Monday, December 06, 2004

Posner Only Took Econ. 1

The much hyped Becker-Posner blog has its first real posts today (here and here). The topic is preventive war. See this marvelous skewering by Kieran Healy.

The issue is that Posner wants to begin to talk about a cost benefit analysis of preventive war:
But what if the danger of attack is remote rather than imminent? Should imminence be an absolute condition of going to war, and preventive war thus be deemed always and everywhere wrong? Analytically, the answer is no. A rational decision to go to war should be based on a comparison of the costs and benefits (in the largest sense of these terms) to the nation...It is relevant in two respects. First, future costs may not have the same weight in our decisions as present costs...Second...if the threat of attack lies in the future it is difficult to gauge either its actual likelihood or its probable magnitude. But this is not a compelling argument against preventive war. What is true is that a defensive war is by definition waged only when the probability of an attack has become one; the attack has occurred. The probability of attack is always less than one if the putative victim wages a preventive war, because the attacker might have changed his mind before attacking.
In the abstract this is uncontroversial. As Henry put it, what can this tell us but that a country should do the thing with the highest expected value (which Posner does later in the post with a numerical example). But Posner's second point brings home the problem with a simple utilitarian framework: how? What do these costs mean and how do you calculate them? He offers no insight into this, which is what a meaningful analysis would have to do. As a commentator at Crooked Timber put it: “Posner learned economics from reading intro text books. He should have read some more.” A meaningful analysis would grapple with question of more advanced economic theory: uncertainty and information (and if I knew more econ. probably even more questions). First, what level of risk is a country willing to bear in terms of the possibility that it is right? You can certainly construct numerical examples where expected value of preventive war is higher than nothing, but the possibility of turning up nothing is 80 or 90 percent. Ought we to go to war then? Second, information. How do the information asymmetries between a country at risk of preventive war and one at risk of waging one work out? The case of Iraq shows that the answer is not necessarily intuitive: we would typically think that Iraq would have done quite a lot to give the U.S. full information on its lack of weapons. But it did not. Why is this and how do you account for it in your analysis?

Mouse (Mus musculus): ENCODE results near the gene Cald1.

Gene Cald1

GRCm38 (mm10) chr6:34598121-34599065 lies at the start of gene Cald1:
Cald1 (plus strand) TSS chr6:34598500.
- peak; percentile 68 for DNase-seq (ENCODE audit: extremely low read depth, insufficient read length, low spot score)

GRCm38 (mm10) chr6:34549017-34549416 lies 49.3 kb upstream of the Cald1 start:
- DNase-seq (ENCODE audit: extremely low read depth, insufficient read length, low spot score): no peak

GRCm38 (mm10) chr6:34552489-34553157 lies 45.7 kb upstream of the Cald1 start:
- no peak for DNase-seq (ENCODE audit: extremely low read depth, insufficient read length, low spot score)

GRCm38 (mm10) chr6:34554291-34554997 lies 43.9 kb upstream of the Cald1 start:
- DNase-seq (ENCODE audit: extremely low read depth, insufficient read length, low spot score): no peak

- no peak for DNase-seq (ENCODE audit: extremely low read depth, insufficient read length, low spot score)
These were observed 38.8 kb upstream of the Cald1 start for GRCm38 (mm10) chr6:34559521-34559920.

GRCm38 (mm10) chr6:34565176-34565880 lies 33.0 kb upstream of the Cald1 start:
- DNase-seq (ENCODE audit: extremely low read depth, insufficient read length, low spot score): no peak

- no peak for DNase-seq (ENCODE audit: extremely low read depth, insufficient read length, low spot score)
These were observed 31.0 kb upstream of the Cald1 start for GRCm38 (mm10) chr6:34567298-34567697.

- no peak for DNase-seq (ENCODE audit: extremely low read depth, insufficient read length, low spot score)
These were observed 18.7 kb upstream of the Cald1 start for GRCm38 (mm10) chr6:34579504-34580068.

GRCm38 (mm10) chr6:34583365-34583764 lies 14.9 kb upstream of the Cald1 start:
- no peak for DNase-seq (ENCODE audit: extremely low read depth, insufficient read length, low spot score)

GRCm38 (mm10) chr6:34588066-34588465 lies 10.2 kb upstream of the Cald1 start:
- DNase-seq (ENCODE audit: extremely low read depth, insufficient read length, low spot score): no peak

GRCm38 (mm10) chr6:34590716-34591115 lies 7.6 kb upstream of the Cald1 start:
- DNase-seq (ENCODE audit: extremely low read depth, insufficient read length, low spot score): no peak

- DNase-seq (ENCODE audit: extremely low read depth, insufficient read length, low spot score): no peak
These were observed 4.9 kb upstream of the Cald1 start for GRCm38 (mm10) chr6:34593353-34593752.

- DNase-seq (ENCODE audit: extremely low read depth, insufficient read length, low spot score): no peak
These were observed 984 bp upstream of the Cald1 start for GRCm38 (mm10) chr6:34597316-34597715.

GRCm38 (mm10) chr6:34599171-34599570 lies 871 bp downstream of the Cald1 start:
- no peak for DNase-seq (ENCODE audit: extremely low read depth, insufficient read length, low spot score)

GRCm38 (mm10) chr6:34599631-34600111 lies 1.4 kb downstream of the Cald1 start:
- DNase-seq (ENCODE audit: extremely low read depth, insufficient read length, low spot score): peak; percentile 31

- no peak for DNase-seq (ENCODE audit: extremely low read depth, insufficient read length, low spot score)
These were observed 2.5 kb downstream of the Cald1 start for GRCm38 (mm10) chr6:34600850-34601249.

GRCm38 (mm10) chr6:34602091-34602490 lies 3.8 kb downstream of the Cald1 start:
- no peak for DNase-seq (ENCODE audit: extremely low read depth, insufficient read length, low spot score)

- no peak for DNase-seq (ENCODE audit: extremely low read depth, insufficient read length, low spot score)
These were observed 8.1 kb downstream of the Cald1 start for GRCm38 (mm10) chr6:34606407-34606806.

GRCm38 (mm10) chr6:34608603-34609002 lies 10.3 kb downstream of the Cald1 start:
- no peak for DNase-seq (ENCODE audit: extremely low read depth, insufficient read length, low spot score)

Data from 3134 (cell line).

We have a normative injunction against preventive war for good reason: these are not trivial questions. It is very difficult to grapple with them and come to a clean answer. Therefore a good heuristic is simply not to do it: the risks and uncertainties are too high. Posner, by not even grappling with these complications, says absolutely nothing useful (except to raise the initial question, which is thought provoking). Like many a simple-minded conservative, the reliance solely on econ. 1 leads to rather foolish policy. Why don't they at least take intermediate theory?

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